of __xn_safe_copy_to/from_user(). __xn_copy_to/from_user() still
      implement the unchecked variant, assuming the address range will be
      checked separately.
      Drivers should stick with the rtdm_copy_to/from_user() helpers.
  7. 13 Feb, 2015 1 commit
  8. 30 Oct, 2014 1 commit
  9. 17 Oct, 2014 1 commit
  10. 21 Sep, 2014 2 commits
    • Philippe Gerum's avatar
      cobalt/rtdm, lib/cobalt: unify file descriptor management · 90f104d2
      Philippe Gerum authored
      Use regular kernel file descriptors for all kinds of connection
      handles, referring to regular file objects:
      - connection to devnode => filp on chrdev inode
      - socket => filp on anon inode
      User and kernel-originated connection handles are no more
      The former procfs interface for RTDM is now entirely gone, as all file
      descriptors are now visible from /proc/<pid>/fd.
      Obtaining the list of all named devices can be done this way:
      $ grep named /sys/class/rtdm/*/flags
      Similarly, the list of all protocol devices can be obtained this way:
      $ grep protocol /sys/class/rtdm/*/flags
      Force closing a stuck file descriptor (formerly done by writing to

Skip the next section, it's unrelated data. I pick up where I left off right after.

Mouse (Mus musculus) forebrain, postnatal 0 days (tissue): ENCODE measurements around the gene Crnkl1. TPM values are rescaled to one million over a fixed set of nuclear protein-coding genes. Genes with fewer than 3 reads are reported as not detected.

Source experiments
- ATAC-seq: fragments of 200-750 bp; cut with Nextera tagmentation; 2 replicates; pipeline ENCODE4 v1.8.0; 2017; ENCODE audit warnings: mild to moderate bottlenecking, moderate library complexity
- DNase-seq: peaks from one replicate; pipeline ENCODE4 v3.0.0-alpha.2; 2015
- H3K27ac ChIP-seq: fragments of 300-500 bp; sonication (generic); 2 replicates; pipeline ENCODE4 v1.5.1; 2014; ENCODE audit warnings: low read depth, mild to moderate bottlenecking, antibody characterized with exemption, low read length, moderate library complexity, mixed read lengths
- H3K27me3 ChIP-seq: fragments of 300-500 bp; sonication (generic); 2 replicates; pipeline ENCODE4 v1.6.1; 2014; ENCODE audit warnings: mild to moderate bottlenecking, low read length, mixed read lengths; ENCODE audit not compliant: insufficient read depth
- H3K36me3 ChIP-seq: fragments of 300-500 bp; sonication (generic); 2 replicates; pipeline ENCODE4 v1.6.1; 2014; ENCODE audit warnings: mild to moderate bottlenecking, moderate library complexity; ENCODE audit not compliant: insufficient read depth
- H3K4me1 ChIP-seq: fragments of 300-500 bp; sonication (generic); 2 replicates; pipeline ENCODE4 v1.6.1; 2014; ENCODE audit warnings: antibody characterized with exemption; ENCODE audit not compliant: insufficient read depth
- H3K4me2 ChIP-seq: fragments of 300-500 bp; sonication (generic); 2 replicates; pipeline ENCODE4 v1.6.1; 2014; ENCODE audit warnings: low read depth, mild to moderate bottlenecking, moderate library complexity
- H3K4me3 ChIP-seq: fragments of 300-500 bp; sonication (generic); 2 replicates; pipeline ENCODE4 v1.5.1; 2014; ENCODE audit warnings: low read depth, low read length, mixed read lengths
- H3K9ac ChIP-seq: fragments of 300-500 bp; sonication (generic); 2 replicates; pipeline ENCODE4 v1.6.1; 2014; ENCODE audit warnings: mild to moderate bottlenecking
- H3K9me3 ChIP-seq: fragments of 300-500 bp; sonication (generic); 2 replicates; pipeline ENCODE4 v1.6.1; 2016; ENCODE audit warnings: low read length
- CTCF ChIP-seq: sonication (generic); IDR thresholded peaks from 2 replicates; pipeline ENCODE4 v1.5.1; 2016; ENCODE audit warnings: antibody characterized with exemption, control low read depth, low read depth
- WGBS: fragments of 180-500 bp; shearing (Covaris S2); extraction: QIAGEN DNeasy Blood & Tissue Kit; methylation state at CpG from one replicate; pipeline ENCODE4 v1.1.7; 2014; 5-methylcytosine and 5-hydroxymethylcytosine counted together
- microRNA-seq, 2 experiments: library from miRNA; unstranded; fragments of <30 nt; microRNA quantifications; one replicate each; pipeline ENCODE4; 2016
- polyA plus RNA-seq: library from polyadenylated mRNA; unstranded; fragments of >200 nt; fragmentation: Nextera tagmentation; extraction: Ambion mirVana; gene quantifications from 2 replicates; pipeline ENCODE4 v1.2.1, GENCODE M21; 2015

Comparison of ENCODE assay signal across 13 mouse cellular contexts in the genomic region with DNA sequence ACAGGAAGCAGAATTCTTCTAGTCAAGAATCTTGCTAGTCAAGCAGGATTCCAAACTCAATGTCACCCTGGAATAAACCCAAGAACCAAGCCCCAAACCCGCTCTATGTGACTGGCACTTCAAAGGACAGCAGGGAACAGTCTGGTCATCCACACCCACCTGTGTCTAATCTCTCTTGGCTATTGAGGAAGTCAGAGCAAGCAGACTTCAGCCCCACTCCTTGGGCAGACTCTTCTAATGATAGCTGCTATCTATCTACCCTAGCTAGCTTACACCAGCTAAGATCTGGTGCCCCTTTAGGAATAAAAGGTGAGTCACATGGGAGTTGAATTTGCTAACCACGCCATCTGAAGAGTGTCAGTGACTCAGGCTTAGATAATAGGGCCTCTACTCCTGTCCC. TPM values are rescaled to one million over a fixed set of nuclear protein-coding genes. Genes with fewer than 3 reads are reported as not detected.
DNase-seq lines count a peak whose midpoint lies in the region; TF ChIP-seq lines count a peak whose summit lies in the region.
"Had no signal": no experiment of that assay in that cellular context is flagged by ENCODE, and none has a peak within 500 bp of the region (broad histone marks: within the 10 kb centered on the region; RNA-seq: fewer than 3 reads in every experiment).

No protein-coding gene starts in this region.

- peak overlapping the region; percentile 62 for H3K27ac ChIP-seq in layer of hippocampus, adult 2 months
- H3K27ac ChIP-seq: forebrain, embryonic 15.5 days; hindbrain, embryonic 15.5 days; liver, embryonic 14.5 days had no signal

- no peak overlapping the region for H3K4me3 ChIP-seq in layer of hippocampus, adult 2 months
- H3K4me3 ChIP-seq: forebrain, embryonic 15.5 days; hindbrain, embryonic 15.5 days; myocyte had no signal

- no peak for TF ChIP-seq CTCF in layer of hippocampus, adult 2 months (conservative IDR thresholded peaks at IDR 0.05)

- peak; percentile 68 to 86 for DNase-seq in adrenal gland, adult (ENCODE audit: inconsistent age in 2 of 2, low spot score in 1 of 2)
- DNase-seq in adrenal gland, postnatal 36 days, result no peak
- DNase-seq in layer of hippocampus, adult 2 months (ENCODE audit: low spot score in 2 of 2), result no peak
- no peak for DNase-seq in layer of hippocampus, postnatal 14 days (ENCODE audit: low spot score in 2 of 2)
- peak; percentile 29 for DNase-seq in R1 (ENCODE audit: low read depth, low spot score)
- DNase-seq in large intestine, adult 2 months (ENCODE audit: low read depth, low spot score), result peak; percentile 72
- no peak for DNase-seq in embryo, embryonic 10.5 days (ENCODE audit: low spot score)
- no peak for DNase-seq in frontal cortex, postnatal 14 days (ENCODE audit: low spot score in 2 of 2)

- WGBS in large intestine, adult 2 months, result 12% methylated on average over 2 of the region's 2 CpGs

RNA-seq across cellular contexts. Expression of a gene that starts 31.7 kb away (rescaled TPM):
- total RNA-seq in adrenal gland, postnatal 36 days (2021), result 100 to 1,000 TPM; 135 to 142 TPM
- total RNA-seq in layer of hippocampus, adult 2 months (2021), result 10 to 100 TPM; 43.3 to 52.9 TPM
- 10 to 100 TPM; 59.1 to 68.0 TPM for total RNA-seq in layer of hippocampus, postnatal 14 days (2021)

rtdm/open_fildes) makes no sense anymore. Either the owner is a
      userland process and all file handles it holds will be automatically
      dropped at exit, or it is a kernel driver, in which case the driver
      direly needs fixing.
    • Philippe Gerum's avatar
      cobalt/rtdm/fd: assume current context is target for all fd ops · 41374b4f
      Philippe Gerum authored
      Except in the only weird case of forcing a close on any random
      kernel-originated connection through the procfs interface
      (open_fildes), but this case is on its way out.
      For the sake of mental sanity, we really want to assume that only the
      current thread may affect its own file table, which is what this patch
      The rtdm_fd cleanup thread is a non-issue, as we are not supposed to